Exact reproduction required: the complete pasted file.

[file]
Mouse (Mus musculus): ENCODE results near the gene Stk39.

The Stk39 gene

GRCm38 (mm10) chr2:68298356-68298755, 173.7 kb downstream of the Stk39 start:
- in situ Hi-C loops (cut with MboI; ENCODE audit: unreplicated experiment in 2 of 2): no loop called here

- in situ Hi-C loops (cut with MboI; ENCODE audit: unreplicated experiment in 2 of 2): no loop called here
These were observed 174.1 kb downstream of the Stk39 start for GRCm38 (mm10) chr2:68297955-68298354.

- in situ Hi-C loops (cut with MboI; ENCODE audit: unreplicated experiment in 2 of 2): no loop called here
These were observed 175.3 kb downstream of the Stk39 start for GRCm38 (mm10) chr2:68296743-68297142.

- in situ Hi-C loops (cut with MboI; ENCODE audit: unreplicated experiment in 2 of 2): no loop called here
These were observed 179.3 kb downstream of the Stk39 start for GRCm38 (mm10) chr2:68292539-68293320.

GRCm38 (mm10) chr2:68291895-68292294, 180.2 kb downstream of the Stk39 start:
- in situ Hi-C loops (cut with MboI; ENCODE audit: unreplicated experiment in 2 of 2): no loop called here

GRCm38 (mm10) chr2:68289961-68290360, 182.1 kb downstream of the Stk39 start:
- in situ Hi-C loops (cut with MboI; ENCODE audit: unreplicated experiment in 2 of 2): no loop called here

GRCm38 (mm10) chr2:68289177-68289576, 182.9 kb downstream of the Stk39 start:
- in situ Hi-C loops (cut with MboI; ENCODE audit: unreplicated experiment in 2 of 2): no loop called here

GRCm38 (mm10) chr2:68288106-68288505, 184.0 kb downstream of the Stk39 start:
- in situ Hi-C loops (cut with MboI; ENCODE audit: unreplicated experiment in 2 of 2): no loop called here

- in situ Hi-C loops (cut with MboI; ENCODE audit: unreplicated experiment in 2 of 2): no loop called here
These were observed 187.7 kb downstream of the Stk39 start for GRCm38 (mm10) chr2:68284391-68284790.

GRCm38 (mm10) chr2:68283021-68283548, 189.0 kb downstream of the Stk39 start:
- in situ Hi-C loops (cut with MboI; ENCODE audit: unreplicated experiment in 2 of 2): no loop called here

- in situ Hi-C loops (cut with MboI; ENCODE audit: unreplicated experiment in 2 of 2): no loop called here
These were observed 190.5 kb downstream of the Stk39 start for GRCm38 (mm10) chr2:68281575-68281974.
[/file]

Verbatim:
Mouse (Mus musculus): ENCODE results near the gene Stk39.

The Stk39 gene

GRCm38 (mm10) chr2:68298356-68298755, 173.7 kb downstream of the Stk39 start:
- in situ Hi-C loops (cut with MboI; ENCODE audit: unreplicated experiment in 2 of 2): no loop called here

- in situ Hi-C loops (cut with MboI; ENCODE audit: unreplicated experiment in 2 of 2): no loop called here
These were observed 174.1 kb downstream of the Stk39 start for GRCm38 (mm10) chr2:68297955-68298354.

- in situ Hi-C loops (cut with MboI; ENCODE audit: unreplicated experiment in 2 of 2): no loop called here
These were observed 175.3 kb downstream of the Stk39 start for GRCm38 (mm10) chr2:68296743-68297142.

- in situ Hi-C loops (cut with MboI; ENCODE audit: unreplicated experiment in 2 of 2): no loop called here
These were observed 179.3 kb downstream of the Stk39 start for GRCm38 (mm10) chr2:68292539-68293320.

GRCm38 (mm10) chr2:68291895-68292294, 180.2 kb downstream of the Stk39 start:
- in situ Hi-C loops (cut with MboI; ENCODE audit: unreplicated experiment in 2 of 2): no loop called here

GRCm38 (mm10) chr2:68289961-68290360, 182.1 kb downstream of the Stk39 start:
- in situ Hi-C loops (cut with MboI; ENCODE audit: unreplicated experiment in 2 of 2): no loop called here

GRCm38 (mm10) chr2:68289177-68289576, 182.9 kb downstream of the Stk39 start:
- in situ Hi-C loops (cut with MboI; ENCODE audit: unreplicated experiment in 2 of 2): no loop called here

GRCm38 (mm10) chr2:68288106-68288505, 184.0 kb downstream of the Stk39 start:
- in situ Hi-C loops (cut with MboI; ENCODE audit: unreplicated experiment in 2 of 2): no loop called here

- in situ Hi-C loops (cut with MboI; ENCODE audit: unreplicated experiment in 2 of 2): no loop called here
These were observed 187.7 kb downstream of the Stk39 start for GRCm38 (mm10) chr2:68284391-68284790.

GRCm38 (mm10) chr2:68283021-68283548, 189.0 kb downstream of the Stk39 start:
- in situ Hi-C loops (cut with MboI; ENCODE audit: unreplicated experiment in 2 of 2): no loop called here

- in situ Hi-C loops (cut with MboI; ENCODE audit: unreplicated experiment in 2 of 2): no loop called here
These were observed 190.5 kb downstream of the Stk39 start for GRCm38 (mm10) chr2:68281575-68281974.